I recently had the opportunity to visit with Marc Havener, founder and Chief Executive Officer (CEO) of Resonate Pictures, and Bryan Belknap, the Creative Director. Havener spent 10 years working in Hollywood as assistant director and production assistant on films such as Pirates of the Caribbean; Fun with Dick and Jane; Thirteen Days; and Wedding Crashers and from that experience, he learned the trade of file production. Belknap had been a screenwriter and worked with Havener in Hollywood. Now they both develop and produce compliance training film using movie clips to illustrate key points.
Fast forward 10 years and Havener got a call from the Chief Compliance Officer (CCO) of BearingPoint, an international consulting company. The CCO had an idea to do some corporate training videos on ethics and compliance. As Havener related “before I could hang up on him he said but I want him in the style of the TV show The Office and I thought wow that sounds like a cool idea. We created a doppelganger company with the name of Griever and we created 10 episodes and it was a smashing success within the company, they cast a couple employees internally from the company we hired some professional actors but one of them involved the employees in the company.”
When Havener got this opportunity, he hired Belknap to write the story. He realized he needed somebody who knew storytelling and could weave messaging into characters to tell a story, contrasting with the typical training coming from the lawyers’ side, which is generally focused on what the policy says. As Belknap knew from his screenwriter days, this is not how people in the real world think, speak or act so he added a more realistic human dialogue and component.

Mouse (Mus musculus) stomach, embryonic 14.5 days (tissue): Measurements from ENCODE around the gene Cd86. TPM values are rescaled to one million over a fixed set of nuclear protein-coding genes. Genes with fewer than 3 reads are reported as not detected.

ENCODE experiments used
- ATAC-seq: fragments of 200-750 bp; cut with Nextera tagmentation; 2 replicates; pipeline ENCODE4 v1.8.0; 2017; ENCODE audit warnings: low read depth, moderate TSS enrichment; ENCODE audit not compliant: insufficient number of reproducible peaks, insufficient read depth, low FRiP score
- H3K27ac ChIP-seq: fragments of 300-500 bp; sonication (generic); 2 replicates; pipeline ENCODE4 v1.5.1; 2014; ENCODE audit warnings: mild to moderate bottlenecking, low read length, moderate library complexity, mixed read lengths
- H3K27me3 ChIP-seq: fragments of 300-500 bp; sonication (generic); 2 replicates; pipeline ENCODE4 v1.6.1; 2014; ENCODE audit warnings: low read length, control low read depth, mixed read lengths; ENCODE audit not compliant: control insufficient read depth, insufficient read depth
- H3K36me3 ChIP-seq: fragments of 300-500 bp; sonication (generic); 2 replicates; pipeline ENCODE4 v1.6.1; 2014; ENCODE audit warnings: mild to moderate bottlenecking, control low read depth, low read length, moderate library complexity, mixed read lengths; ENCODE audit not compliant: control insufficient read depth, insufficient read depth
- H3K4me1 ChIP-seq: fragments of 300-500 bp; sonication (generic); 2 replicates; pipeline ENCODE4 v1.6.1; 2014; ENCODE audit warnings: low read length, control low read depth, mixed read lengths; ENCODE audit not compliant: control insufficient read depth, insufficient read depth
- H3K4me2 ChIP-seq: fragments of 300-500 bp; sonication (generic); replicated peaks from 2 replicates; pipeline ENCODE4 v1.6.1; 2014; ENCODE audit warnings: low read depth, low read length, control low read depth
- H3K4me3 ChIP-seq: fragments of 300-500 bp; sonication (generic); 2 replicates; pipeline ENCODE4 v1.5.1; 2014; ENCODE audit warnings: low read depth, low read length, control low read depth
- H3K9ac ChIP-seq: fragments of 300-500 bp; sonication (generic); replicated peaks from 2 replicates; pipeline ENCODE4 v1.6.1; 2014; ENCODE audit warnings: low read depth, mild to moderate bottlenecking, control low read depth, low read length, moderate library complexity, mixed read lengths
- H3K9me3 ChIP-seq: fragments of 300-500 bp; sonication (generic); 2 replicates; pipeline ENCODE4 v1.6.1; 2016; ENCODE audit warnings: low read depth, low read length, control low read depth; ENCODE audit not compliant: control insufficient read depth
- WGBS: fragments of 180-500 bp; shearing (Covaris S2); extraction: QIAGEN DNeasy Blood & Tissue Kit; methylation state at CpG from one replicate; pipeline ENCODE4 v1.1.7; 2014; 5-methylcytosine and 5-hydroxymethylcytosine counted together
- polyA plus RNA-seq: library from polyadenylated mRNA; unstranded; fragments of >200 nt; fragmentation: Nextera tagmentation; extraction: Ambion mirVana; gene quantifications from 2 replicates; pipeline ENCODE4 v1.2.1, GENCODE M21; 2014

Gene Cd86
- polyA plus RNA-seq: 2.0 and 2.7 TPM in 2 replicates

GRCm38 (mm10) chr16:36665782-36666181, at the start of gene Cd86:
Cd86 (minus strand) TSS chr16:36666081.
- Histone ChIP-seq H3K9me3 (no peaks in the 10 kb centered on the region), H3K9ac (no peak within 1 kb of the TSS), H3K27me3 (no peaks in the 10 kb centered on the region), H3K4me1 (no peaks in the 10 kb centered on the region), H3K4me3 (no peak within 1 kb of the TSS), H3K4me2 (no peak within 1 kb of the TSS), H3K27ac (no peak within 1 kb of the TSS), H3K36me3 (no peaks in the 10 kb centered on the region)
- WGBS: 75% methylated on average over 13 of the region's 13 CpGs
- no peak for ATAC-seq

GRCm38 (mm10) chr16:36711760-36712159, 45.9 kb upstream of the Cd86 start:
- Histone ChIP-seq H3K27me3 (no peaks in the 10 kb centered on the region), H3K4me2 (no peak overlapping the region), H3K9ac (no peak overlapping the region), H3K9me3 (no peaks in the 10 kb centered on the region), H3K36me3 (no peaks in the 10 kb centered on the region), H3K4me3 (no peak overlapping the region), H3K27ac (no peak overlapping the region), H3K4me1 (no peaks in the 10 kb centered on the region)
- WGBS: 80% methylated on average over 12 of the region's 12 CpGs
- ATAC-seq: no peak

They created a video training series using BearingPoint employees telling real stories which resonated with the workforce. Indeed, they found with their BearingPoint project, once these videos started getting released the employees who starred in the videos, became minor celebrities within the company. More importantly the episodes started becoming so popular that employees figured out how to get into the system before the training was announced. Employees would start watching these over the weekend before they were officially released internally because they wanted to know what was going to happen.
From this beginning these two gents built Resonate Pictures a supplier of movie clip based ethics and training videos which are widely popular. They recently released an eBook, entitled “How to Teach Ethics and Compliance with Hollywood Movie Clips”, in which they explain how and why ethics and compliance training using movie clips to get the concepts across can be a powerful training tool in the toolkit of the compliance practitioner. The eBook notes, “Movie clips will turn your surly team – the one that has reverted into eye-rolling teenagers when forced to sit through a lecture — into alert, emotionally and intellectually engaged employees. Better yet, they’ll enjoy learning about ethics and compliance!” They list five reasons for this phenomenon.
Create unforgettable teachable moments
Instead of having lawyers drone on, giving forgettable instructions on ethics, culture and honesty; they will clearly enjoy a scene of a star like Leonardo DiCaprio bluffing his way through his job as a medical doctor.
Place ethics and compliance training in tangible situations